The factors a,b, and c are properties of the black ink. They can be found by a regression analysis using a number of printed samples of ink combinations with and without black. It should be noted that the numerator of these equations gives the values which would result if the inks were transparent. The denominator is the correction due to the non-transparency of the black ink.
It is now required to find the densities of the actual inks to be used which, in combination with the chosen amount of black, will have the appearance specified by the tristimulus values, R, G, and B. This is the usual "ink correction" problem, which, in the prior art, is solved by forming an electronic model which is an approximate analog of the ink mixing process. In the current invention, this is done in a two-stage process, a simple model followed by a small lookup table for final corrections. The model is implemented in the "B-matrix", 70, and can be of the following form:
C'=d Dr'+e Dg'+f Db'+m
M'=g Dr'+h Dg'+i Db'+n
Y'=j Dr'+k Dg'+l Db'+o
Such a model corrects primarily for the unwanted absorptions of the inks, i.e., the fact that the inks absorb in wavelength bands other than that desired. For example, the cyan ink should absorb more or less red light in proportion to its density, but be completely transparent to blue and green. In fact it also absorbs somewhat in blue and green. The coefficients d through o can be found by a regression analysis of a large number of printed samples.
After processing by B-matrix, 70, the densities C', M', and Y' will have some remaining error, which is removed by the LUT, 80, which operates in the following manner, which will be described using particular numerical values for the precision of the signals and the size of the table, although the invention is not limited to said values. If the input signals are eight bits each, representing 256 possible analog signal values, the three most significant bits of each input variable, 9 in all, are used as addresses to the table. At each address are stored the precise values of the ink densities, C, M, and Y which produce the correct appearance. [The manner of finding these values is discussed below.] The 5 least significant bits of each input signal, 15 in all, are used for three-dimensional linear interpolation, in a manner well known in the art, to give the final output values.
In order to explain how the LUT values and matrix coefficients are found, it is first necessary to discuss the operation in the case of three-color printing, without black. In that case, blocks 65 and 67 are absent from FIG. 5, and the signals 11 are the input to the B-matrix, 70. The fundamental problem, given the appearance values, RGB, of a particular colored visual stimulus, is how to find the exact combination of inks which form a visual match with said stimulus. For the sake of explanation, we must first assume that such a combination exists. This is done by means of the following steps: (a) Print a suitable number of combinations of inks, for example 9 evenly-spaced steps of density, ranging from zero to 256 in steps of 32, of each of the three inks, or 729 separate colors in all; (b) Measure the appearance values of each color patch, using a very accurate colorimeter, such as the Hunter Model D 25-9; and (c) Find the coefficients of the B-matrix by regression analysis, so as to minimize the mean square error between its outputs, C' M'Y', and the actual densities of the patches, CMY, for the 729 experimental cases.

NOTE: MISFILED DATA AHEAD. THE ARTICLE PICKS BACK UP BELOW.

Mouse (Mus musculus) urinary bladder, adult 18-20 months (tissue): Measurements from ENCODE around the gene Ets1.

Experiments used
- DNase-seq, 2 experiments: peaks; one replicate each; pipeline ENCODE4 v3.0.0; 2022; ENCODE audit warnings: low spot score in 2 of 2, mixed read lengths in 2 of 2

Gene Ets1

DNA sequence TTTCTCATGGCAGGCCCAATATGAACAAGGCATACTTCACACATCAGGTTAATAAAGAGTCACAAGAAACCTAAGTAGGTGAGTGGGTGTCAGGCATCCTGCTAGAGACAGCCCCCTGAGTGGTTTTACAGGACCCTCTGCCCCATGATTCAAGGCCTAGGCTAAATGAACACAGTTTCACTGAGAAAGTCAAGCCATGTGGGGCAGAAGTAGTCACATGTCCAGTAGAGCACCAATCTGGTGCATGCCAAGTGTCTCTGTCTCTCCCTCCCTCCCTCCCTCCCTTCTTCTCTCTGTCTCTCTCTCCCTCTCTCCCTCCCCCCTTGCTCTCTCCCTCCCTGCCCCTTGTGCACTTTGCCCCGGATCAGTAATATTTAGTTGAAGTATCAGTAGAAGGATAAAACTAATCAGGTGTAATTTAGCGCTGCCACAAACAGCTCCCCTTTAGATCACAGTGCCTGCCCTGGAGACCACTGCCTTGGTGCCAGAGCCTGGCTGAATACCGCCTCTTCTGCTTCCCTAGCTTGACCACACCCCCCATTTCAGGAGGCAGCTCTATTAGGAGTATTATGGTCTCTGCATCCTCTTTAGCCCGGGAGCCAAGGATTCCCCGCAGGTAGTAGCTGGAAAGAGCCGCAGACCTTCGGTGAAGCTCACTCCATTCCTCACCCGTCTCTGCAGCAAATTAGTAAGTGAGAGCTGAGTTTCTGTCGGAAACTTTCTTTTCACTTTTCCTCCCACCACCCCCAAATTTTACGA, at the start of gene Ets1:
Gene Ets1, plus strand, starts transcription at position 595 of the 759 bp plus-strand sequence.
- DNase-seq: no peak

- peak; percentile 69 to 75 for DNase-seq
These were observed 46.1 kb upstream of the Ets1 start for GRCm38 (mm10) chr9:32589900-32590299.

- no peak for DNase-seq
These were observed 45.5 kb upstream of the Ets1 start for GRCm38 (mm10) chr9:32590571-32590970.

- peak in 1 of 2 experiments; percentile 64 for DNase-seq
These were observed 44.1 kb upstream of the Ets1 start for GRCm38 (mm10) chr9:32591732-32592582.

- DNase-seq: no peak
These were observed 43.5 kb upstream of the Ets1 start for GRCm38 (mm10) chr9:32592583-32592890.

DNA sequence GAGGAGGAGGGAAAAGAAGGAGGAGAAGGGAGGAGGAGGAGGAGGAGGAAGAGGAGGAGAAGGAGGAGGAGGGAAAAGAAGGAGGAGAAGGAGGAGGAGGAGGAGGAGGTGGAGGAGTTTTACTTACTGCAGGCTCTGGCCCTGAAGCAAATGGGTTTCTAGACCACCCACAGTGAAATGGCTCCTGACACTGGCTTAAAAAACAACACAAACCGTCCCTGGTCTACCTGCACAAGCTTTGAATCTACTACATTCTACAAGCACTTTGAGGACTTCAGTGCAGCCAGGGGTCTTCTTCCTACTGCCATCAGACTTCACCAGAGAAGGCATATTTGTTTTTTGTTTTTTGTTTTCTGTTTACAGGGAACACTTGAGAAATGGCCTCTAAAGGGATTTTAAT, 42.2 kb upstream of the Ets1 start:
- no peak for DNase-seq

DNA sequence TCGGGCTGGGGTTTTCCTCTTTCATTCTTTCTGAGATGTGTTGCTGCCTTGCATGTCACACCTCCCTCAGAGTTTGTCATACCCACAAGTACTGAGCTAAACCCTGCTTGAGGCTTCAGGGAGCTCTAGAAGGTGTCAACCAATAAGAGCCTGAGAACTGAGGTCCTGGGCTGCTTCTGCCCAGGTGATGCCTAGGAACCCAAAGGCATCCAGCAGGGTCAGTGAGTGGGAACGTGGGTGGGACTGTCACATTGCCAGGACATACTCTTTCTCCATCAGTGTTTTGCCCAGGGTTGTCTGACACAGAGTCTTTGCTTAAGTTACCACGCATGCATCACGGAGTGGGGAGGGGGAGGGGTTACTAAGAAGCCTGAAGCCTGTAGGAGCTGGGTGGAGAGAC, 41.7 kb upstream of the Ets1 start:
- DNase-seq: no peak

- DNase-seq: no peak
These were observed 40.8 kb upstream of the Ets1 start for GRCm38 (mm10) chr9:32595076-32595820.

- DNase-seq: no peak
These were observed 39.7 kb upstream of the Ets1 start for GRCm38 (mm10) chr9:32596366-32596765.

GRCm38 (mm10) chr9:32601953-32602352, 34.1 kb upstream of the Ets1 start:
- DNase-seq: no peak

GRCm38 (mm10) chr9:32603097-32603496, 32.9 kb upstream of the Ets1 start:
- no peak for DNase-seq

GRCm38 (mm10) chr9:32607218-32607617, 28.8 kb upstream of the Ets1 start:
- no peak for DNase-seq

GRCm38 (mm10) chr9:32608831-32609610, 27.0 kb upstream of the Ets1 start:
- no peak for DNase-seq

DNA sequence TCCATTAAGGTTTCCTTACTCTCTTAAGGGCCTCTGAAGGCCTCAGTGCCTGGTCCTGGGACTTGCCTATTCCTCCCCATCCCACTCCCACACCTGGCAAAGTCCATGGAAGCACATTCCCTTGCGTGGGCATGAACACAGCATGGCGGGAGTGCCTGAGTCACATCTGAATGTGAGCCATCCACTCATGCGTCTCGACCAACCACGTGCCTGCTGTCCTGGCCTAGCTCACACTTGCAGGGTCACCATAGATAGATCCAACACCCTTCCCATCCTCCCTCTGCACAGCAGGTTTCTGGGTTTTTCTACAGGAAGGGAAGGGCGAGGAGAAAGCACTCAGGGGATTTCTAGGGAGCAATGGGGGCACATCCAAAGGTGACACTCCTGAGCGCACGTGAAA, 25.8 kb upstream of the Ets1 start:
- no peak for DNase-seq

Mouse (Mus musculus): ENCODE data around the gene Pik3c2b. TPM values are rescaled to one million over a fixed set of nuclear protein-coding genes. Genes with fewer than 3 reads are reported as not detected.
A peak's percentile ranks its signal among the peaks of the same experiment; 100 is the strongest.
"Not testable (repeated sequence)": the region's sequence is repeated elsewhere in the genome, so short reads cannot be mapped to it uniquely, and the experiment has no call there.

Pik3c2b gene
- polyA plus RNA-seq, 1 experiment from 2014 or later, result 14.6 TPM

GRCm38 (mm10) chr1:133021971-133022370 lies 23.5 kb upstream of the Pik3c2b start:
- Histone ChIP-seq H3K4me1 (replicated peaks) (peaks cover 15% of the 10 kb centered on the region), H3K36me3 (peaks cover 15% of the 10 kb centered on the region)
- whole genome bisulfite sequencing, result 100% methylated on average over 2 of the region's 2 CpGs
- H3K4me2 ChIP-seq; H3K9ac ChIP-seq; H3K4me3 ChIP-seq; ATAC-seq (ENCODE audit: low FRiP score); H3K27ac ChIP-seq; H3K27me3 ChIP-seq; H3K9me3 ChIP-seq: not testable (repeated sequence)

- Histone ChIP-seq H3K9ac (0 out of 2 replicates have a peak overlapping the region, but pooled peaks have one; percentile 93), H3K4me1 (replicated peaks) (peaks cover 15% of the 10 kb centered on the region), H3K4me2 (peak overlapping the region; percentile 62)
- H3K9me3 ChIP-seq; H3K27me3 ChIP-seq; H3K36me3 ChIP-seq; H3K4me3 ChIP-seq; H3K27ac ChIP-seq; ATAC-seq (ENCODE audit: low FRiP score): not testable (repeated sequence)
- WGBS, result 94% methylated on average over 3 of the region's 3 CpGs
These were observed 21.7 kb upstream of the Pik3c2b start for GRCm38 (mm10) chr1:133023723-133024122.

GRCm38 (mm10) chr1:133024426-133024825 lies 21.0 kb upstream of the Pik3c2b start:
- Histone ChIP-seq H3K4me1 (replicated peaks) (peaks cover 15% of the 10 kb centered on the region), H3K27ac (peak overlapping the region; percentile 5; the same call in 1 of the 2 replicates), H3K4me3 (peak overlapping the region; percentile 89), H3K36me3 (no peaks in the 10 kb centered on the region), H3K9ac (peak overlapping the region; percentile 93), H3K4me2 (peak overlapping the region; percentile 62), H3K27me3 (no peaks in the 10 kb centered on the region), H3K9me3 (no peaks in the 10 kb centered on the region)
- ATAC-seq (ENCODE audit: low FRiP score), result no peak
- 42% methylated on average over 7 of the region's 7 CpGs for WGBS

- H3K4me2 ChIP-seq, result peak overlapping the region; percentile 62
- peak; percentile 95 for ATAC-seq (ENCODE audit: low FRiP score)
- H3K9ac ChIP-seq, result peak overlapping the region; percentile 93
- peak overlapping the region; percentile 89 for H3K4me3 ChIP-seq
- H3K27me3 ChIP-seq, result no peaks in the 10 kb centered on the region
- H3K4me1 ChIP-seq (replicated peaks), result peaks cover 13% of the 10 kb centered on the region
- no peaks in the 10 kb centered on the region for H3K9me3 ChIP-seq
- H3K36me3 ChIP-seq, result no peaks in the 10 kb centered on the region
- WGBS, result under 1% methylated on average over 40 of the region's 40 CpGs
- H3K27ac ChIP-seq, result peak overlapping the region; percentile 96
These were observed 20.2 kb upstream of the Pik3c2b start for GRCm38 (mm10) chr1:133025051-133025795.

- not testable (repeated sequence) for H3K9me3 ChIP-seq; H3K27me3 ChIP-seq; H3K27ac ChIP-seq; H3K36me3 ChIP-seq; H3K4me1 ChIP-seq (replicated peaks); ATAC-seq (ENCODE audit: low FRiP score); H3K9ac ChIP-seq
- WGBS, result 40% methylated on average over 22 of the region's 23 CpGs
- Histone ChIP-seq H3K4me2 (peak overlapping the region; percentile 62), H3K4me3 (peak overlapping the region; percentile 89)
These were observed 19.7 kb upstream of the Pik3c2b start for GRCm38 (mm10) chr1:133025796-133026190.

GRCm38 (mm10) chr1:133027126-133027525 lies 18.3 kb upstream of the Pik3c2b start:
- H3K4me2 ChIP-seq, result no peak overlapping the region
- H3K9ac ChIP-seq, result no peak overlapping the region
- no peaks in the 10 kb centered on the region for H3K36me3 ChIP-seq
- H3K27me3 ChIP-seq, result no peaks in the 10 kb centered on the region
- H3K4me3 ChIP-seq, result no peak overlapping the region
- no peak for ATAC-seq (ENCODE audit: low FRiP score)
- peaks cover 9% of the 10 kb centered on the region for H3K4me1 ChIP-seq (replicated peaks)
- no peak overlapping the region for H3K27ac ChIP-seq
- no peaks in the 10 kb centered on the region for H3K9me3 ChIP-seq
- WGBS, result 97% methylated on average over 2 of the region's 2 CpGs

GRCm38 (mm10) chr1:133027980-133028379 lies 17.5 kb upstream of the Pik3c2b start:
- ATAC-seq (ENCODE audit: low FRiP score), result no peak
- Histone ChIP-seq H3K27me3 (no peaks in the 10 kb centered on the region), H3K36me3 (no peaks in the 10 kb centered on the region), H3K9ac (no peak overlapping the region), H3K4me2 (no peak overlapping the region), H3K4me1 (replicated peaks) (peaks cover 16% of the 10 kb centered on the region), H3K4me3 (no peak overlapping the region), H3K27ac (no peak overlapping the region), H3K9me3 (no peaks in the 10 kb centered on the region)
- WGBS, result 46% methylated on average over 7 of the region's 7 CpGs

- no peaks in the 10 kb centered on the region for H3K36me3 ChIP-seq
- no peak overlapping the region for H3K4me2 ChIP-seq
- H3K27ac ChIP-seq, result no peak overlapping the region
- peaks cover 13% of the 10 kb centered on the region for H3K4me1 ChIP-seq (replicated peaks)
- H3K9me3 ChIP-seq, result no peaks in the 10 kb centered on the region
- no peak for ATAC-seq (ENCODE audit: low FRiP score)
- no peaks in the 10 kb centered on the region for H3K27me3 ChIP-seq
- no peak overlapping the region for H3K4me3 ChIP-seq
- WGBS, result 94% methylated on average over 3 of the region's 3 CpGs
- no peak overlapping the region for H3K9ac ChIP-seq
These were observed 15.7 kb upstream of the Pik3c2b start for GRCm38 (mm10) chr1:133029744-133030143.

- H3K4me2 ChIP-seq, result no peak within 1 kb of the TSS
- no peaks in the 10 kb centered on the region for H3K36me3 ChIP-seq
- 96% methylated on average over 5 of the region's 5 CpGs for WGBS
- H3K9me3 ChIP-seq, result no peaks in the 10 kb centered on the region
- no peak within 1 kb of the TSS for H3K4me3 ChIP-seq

There are 512 specific entries in the LUT. The addresses of these entries are various combinations of C'M'Y', where the variables take on the values 0, 32, 64 . . . 224. Each of these combinations represents the appearance of a particular color in terms of idealized inks. The entries in the LUT are the values of ink density, CMY, which exactly match these colors. In general, the CMY values will be different from the corresponding C'M'Y' values. The experimental data, derived from the 729 patches, consists of the values of CMY equal to 0, 32, 64, . . . 256, together with the corresponding measured RGB values. These are then processed by TSM's, 63, and B-matrix, 70, to give C'M'Y' values which in general do not include the values 0, 32, 64, . . . 224. Thus the experimental values are not coincident with the desired LUT entries, but are interspaced between them in color space. The LUT entries must be found from the experimental data by a process of interpolation. Any known interpolation process is within the scope of the invention. For example, we have used a manual, graphical method where contours of constant C'M'Y' were drawn in between the experimental points located in CMY space.
It should be noted that a considerable amount of variability will be found in the colorimeter readings of the experimental ink patches. When finding the B-matrix coefficients by regression, this variability is automatically averaged out. However, when interpolating, some averaging of the data is an essential preparatory step. It is also advisable to adopt some method for detecting highly erroneous data due to some random defect in ink or paper, so that such data can be excluded from the process.